- Domestic Violence or Sexual Assault Leave – Arizona employers with 50 or more employees are obligated to grant unpaid leave to employees who are victims of domestic violence, sexual assault, or stalking. This leave is required in cases where the employee must attend criminal proceedings or obtain an order of protection. Unfortunately, Arizona law does not provide either paid or unpaid leave for employees to recover from physical or mental injuries resulting from these incidents. Only legal proceedings are covered under state law. However, there is another option for affected employees. The Family Medical Leave Act (FMLA) may override an employer’s decision, as it provides job-protected time off for a wider range of circumstances and injuries. Providing leave for victims of domestic violence, sexual assault, or stalking is a crucial step in promoting a safe and supportive work environment.
- Organ and Bone Donation Leave – State employees are entitled to 5 days of paid leave for bone marrow donation and 30 days of paid leave for organ donation, both with verified documentation.
- Military Leave – Arizona, like all other states in the US, recognizes the importance of supporting its military service members. As such, the state’s military leave law mandates that employers, both in the public and private sector, grant military leave to members of the National Guard and Military Reserve Components. In addition to state law, Arizona also upholds the federal Uniformed Services Employment and Reemployment Rights Act (USERRA). This act requires employers to allow employees to return to their jobs after military service without any loss of vacation days, seniority, or opportunities for promotion.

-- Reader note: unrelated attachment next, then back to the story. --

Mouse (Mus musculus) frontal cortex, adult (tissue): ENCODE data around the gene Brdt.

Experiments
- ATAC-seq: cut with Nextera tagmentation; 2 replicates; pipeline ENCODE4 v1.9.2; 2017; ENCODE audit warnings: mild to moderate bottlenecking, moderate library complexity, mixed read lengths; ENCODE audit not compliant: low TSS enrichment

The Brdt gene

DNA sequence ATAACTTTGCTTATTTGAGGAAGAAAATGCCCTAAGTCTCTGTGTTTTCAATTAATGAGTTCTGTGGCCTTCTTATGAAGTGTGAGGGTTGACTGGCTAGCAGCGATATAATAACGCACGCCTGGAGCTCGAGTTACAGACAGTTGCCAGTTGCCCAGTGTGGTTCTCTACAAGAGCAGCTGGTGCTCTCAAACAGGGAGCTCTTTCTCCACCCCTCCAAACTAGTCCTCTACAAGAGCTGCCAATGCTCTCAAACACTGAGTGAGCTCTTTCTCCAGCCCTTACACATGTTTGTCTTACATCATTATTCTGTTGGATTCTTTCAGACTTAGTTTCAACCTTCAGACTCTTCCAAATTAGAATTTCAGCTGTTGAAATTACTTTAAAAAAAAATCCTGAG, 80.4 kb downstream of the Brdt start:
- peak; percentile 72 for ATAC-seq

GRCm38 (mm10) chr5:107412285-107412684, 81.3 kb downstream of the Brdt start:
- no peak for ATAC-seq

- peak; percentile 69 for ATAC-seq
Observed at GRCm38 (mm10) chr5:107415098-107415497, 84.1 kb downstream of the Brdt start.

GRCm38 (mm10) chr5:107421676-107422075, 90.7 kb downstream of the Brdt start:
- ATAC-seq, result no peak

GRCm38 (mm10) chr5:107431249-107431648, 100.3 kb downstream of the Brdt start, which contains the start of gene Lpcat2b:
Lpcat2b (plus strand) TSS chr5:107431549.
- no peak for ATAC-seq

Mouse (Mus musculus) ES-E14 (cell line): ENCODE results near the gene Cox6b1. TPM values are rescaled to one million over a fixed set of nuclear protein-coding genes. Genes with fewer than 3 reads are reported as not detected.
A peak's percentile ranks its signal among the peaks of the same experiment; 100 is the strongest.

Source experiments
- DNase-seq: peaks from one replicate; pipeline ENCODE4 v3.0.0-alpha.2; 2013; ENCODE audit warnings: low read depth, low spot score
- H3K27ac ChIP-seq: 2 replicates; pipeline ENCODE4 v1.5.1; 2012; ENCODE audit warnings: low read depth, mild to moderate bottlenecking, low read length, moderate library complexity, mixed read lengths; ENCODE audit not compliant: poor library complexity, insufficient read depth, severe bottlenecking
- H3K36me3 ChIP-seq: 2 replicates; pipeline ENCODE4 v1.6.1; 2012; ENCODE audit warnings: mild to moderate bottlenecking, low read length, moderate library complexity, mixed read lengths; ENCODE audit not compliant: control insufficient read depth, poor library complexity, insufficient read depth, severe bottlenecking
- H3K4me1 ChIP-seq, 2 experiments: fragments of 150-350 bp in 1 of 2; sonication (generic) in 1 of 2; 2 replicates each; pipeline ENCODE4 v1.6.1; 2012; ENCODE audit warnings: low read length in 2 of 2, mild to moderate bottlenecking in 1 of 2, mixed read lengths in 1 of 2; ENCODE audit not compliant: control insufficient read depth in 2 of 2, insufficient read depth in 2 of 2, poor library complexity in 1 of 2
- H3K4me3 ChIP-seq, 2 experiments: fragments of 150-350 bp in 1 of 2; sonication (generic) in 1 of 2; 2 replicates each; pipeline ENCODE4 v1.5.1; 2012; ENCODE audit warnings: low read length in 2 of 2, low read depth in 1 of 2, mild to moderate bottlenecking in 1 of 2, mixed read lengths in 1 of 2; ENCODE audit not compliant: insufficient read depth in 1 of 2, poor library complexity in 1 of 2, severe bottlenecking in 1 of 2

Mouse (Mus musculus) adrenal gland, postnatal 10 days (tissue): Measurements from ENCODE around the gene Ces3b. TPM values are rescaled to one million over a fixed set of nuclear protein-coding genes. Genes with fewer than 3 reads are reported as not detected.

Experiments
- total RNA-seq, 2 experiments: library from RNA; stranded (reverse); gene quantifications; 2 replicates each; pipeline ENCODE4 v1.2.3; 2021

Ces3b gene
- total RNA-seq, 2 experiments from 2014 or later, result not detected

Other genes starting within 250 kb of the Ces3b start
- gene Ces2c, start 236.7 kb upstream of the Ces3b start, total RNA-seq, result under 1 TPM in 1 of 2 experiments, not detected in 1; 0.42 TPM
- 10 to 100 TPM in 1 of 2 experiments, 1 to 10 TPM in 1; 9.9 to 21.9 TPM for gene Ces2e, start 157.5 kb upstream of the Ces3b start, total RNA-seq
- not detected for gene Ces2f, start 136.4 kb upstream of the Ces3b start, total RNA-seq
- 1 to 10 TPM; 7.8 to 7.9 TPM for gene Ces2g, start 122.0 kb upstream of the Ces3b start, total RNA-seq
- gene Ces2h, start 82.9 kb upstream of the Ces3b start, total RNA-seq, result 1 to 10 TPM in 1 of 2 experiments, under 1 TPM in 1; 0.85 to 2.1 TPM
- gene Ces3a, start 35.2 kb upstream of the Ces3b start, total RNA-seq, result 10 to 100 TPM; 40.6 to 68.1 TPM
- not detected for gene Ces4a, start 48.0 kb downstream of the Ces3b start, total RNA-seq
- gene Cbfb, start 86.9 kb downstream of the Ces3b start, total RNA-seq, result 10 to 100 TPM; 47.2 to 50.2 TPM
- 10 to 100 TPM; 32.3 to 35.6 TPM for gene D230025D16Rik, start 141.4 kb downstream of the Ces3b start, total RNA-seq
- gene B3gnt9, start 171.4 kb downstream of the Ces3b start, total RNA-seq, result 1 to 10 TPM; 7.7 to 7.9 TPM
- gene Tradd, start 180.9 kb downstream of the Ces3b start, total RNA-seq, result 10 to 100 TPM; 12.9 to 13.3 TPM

What is Arizona Non-Required Leave?
When it comes to non-required leave in Arizona, the following applies:
- Holiday Leave – Unlike some states, Arizona has no laws regarding paid or unpaid holiday leave. It’s up to private companies to decide whether or not to offer premium pay for working on holidays unless the employee is covered by the Fair Labor Standards Act (FLSA) and eligible for overtime pay. Public offices, however, must close on state-recognized legal holidays.
- Vacation Leave – In Arizona, employers are not required by law to offer paid vacation leave. If an employer chooses to offer this benefit, it must align with company policies. It’s important to note that employers may implement a policy denying payment for unused vacation days upon termination or disqualifying employees from using paid leave for failing to meet certain requirements. Employers may also set a deadline for using accrued vacation time.
- Bereavement Leave – Bereavement leave refers to time off due to the death of a family member or close relative. The state of Arizona does not provide paid or unpaid leave for bereavement, but employers may choose to offer this benefit. If so, the terms must align with company policies.
Here is a table of official US holidays:
|New Year’s Day||1 January|
|Martin Luther King Jr. Day||Third Monday in January|
|Presidents’ Day||Third Monday in February|
|Memorial Day||Last Monday in May|
|Independence Day||4 July|
|Labor Day||First Monday in September|
|Columbus Day||Second Monday in October|
|Veterans Day||11 November|
|Thanksgiving Day||Fourth Thursday in November|
|Day after Thanksgiving||Fourth Friday in November|